Video

Controlling the Bounce of a Bottle

Physics 16, 102
Dropping a rotating plastic bottle containing water results in a bounce whose height depends on the rotation rate.
K. Andrade et al. [1]
Dropping bottles partially filled with water results in bounce heights that depend on the speed of the initial rotation. The rotation rates vary (left to right) from 0 to 12 revolutions per second, and the shape of the fluid surface during free fall reflects the rotation rate (see still images below).

With experiments that bring to mind a social media challenge, researchers demonstrated control over the bounce height of a dropped plastic bottle partially filled with water [1]. The team, led by Pablo Gutiérrez of O’Higgins University and Leonardo Gordillo of the University of Santiago, both in Chile, showed that initially spinning the bottle around a vertical axis strongly reduces the bounce height. The rotation forces water up along the walls, which, upon impact, generates a vertical jet in the center that can absorb much of the kinetic energy. Like a diver pushing downward on a diving board to gain height, the liquid in the jet pushes against the bottle as it moves upward, preventing the bottle from bouncing as high as it would if the water were quiescent.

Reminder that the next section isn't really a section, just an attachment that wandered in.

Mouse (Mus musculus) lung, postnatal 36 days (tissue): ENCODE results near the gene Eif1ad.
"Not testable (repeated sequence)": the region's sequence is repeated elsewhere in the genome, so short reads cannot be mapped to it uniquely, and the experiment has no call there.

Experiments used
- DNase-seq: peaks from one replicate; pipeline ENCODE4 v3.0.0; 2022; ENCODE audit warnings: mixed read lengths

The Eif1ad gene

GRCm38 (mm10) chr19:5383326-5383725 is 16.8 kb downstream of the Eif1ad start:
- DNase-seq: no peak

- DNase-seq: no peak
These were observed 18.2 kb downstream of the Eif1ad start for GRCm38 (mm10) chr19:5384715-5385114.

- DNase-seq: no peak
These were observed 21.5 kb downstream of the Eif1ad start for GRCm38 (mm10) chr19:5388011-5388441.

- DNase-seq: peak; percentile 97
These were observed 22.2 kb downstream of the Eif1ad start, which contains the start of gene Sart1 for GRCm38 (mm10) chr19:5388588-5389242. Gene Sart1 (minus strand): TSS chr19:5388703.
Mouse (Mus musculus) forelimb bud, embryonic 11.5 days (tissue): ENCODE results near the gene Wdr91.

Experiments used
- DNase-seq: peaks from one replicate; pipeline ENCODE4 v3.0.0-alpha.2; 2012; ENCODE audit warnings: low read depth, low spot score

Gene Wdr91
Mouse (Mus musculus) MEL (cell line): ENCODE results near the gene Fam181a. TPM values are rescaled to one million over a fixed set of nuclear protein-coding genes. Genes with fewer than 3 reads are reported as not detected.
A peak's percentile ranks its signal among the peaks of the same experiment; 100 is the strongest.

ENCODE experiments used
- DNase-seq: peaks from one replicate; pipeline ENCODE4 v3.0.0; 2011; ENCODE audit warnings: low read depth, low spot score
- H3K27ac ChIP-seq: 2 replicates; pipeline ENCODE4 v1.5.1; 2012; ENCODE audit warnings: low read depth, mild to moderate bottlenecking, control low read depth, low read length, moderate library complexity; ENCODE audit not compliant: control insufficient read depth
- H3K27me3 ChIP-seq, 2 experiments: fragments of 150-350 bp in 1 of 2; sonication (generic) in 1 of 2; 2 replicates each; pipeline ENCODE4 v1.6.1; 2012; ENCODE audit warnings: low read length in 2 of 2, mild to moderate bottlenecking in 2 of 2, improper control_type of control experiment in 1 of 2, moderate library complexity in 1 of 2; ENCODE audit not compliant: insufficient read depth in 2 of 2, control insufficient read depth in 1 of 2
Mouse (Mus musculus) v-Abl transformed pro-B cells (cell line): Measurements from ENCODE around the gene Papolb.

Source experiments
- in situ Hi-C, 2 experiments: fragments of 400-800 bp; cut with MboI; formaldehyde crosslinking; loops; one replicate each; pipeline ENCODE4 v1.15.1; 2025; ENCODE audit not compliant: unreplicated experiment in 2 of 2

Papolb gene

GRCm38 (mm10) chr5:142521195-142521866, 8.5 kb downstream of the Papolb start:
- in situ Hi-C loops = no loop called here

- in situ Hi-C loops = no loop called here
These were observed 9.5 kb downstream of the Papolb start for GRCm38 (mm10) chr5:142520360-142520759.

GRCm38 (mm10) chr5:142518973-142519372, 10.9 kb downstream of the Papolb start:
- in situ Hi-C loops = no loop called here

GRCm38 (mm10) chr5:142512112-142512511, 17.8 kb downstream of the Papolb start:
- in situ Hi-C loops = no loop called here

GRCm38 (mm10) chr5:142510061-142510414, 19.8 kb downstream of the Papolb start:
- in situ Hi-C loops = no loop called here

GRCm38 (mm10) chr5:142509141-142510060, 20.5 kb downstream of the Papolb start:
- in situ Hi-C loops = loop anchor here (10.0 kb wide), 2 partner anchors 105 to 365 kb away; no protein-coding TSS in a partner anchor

While others have observed that fluid in a dropped container can affect its bounce [2], the new experiments are the first to use fluid rotation and the amount of water to systematically control the bounce height. The researchers developed a simple theory that agrees with the data and predicts that the most effective suppression of bouncing occurs with the highest rotation rates (they went up to 12.7 revolutions per second) and with the bottle about 40% full. They say that the mechanism they studied could apply to fluid transport in tank trucks or external fuel tanks of spacecraft, where planners could potentially reduce the effects of impacts by allowing extra volume in the container for fluid motion. The team encourages readers to try the experiments at home by swirling and dropping partially filled plastic bottles.

K. Andrade et al. [1]
Bottling that energy. Images are shown in the bottle reference frame and are spaced equally in time. Top row: Water climbs the walls during free fall of a rotating bottle in a sequence that spans 375 ms in time from the moment of the drop to just before impact. Bottom row: This sequence spans 37 ms from impact until the central water jet disintegrates.

–David Ehrenstein

David Ehrenstein is a Senior Editor for Physics Magazine.

References

  1. K. Andrade et al., “Swirling fluid reduces the bounce of partially filled containers,” Phys. Rev. Lett. 130, 244001 (2023).
  2. T. W. Killian et al., “Rebound and jet formation of a fluid-filled sphere,” Phys. Fluids 24, 122106 (2012).

Subject Areas

Fluid DynamicsMechanics

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